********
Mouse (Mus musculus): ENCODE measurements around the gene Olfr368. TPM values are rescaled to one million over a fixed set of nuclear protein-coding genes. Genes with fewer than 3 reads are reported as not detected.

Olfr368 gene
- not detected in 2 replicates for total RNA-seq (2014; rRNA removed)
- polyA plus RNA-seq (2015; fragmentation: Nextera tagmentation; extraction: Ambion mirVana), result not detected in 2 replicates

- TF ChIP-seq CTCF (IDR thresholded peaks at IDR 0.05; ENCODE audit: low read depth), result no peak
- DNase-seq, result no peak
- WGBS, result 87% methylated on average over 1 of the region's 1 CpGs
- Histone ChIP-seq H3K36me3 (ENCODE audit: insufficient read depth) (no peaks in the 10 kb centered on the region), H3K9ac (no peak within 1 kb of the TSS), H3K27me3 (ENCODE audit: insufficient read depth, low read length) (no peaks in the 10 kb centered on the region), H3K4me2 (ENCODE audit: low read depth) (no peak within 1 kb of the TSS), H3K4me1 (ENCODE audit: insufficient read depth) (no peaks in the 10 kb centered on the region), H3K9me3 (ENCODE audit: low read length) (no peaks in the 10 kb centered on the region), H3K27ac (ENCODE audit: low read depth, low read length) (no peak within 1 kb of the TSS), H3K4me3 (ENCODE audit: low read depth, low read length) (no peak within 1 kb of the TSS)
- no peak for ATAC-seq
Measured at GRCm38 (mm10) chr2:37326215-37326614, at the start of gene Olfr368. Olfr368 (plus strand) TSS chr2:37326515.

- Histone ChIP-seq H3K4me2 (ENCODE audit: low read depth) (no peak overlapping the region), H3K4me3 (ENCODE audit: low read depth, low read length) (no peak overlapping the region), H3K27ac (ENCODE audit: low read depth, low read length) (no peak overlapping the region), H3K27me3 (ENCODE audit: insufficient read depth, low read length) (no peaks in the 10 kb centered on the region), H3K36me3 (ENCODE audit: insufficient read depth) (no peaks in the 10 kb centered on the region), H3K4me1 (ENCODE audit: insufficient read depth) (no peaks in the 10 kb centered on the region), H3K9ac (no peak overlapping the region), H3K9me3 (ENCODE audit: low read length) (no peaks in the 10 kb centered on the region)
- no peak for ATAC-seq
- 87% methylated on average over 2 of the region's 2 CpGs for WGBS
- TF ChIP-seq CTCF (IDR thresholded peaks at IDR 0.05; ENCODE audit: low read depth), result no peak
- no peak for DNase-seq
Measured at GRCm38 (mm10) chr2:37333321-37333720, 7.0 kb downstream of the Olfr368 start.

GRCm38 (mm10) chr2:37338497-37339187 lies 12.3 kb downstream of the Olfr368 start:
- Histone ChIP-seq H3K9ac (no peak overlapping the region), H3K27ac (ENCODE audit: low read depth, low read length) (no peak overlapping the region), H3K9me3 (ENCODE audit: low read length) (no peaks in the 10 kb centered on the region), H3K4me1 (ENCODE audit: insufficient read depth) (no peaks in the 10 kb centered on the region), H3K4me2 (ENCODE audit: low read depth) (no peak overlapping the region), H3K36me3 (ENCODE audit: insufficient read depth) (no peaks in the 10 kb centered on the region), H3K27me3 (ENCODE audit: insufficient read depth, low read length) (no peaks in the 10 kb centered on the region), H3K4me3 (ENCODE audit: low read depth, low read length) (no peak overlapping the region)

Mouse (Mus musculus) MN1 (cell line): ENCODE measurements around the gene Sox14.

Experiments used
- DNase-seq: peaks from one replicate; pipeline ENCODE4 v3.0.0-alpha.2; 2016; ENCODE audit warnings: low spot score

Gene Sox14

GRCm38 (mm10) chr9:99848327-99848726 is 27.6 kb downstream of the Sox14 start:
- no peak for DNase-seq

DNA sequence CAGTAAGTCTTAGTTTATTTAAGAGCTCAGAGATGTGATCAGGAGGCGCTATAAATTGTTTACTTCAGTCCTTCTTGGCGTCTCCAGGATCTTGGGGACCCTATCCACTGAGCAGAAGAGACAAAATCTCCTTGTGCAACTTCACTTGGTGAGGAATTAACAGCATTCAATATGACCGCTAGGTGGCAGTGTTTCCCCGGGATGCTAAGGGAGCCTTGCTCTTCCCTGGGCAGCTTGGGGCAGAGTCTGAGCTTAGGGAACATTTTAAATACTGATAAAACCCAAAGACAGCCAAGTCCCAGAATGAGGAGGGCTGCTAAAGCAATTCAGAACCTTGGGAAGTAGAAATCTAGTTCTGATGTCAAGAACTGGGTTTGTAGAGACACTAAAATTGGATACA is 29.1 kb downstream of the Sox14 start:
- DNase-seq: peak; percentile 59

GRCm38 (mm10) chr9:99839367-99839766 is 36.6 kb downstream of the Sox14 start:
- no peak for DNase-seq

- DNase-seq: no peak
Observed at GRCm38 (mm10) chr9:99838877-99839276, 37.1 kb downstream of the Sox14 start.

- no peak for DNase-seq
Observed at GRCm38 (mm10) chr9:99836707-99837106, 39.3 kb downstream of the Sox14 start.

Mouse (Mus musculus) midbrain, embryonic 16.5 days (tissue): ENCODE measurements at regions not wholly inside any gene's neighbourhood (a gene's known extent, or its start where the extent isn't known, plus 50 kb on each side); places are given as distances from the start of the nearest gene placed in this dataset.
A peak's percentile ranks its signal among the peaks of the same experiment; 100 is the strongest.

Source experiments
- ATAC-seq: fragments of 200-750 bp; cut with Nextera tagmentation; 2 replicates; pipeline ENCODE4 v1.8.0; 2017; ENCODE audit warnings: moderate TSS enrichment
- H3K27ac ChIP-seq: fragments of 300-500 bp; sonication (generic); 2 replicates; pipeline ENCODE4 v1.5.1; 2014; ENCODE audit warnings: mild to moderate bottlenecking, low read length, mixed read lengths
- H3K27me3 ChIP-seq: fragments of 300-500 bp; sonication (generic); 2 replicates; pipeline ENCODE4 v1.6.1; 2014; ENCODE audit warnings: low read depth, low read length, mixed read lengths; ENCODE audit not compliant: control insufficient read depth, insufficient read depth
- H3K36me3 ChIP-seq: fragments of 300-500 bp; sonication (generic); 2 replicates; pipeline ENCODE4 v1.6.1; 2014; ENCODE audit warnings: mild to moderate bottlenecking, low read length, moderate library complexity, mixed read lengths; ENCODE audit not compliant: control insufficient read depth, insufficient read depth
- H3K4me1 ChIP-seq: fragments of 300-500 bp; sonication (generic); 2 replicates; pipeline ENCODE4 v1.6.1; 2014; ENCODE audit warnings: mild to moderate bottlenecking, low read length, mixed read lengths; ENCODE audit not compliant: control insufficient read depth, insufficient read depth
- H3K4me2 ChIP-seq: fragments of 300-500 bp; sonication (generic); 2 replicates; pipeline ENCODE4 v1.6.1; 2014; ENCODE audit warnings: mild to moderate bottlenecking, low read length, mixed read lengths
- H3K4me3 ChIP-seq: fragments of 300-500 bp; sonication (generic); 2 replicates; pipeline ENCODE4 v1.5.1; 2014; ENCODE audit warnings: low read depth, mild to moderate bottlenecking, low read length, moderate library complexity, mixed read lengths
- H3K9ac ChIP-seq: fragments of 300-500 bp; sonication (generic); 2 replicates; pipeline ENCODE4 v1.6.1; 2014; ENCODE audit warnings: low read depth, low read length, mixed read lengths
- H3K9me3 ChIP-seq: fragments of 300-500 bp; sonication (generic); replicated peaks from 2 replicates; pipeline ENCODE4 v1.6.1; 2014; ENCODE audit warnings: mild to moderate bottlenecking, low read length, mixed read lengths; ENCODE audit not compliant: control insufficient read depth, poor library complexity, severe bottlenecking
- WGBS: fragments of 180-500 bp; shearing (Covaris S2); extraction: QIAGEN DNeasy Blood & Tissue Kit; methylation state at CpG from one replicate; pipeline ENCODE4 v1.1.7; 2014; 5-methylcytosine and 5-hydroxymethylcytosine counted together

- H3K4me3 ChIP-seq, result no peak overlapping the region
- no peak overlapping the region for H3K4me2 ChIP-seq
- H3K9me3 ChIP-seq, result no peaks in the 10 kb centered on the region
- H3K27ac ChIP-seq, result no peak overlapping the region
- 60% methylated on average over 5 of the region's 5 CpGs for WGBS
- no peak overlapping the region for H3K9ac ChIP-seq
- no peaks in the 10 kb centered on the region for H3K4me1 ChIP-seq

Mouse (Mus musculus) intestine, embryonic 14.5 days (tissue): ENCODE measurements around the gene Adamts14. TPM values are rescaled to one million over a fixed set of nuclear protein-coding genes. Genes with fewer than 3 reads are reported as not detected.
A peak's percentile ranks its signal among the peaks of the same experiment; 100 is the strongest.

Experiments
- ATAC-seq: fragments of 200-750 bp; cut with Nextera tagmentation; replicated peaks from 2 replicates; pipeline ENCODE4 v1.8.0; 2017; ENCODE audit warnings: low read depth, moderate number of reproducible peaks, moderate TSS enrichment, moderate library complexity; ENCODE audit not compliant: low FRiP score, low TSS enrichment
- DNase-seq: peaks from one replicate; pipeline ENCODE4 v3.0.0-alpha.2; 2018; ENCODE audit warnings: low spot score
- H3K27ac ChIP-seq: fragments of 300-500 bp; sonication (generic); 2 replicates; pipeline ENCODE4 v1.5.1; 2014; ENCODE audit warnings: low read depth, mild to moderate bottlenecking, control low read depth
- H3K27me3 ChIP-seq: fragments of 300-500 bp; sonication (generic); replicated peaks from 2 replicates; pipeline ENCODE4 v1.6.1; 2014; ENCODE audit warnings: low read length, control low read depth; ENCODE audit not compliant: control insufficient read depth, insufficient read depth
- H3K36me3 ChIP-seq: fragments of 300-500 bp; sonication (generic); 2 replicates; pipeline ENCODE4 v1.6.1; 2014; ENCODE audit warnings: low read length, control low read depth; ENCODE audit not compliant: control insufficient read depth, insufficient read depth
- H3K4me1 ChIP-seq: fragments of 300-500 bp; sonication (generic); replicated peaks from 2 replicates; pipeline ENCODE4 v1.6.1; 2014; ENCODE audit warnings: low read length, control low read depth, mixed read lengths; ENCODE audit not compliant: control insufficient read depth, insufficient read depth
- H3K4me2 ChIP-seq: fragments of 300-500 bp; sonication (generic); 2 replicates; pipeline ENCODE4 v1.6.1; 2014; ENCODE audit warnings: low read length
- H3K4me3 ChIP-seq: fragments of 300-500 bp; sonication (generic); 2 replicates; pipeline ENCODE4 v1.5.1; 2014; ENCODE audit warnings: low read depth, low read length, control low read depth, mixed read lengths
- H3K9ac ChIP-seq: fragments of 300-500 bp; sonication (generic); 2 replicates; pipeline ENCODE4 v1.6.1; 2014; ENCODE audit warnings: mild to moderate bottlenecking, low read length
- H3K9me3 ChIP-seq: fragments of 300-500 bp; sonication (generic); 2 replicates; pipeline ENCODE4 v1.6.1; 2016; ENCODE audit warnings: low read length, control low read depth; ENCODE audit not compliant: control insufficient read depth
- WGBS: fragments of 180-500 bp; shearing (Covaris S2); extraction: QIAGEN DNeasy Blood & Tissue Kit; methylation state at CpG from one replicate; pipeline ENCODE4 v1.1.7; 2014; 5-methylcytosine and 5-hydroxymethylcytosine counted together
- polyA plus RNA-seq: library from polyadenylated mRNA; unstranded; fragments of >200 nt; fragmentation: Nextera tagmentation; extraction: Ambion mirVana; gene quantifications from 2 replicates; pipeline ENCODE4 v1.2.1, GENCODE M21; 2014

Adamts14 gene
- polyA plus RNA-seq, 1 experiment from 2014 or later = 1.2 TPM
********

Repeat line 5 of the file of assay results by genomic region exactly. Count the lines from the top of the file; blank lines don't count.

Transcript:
- TF ChIP-seq CTCF (IDR thresholded peaks at IDR 0.05; ENCODE audit: low read depth), result no peak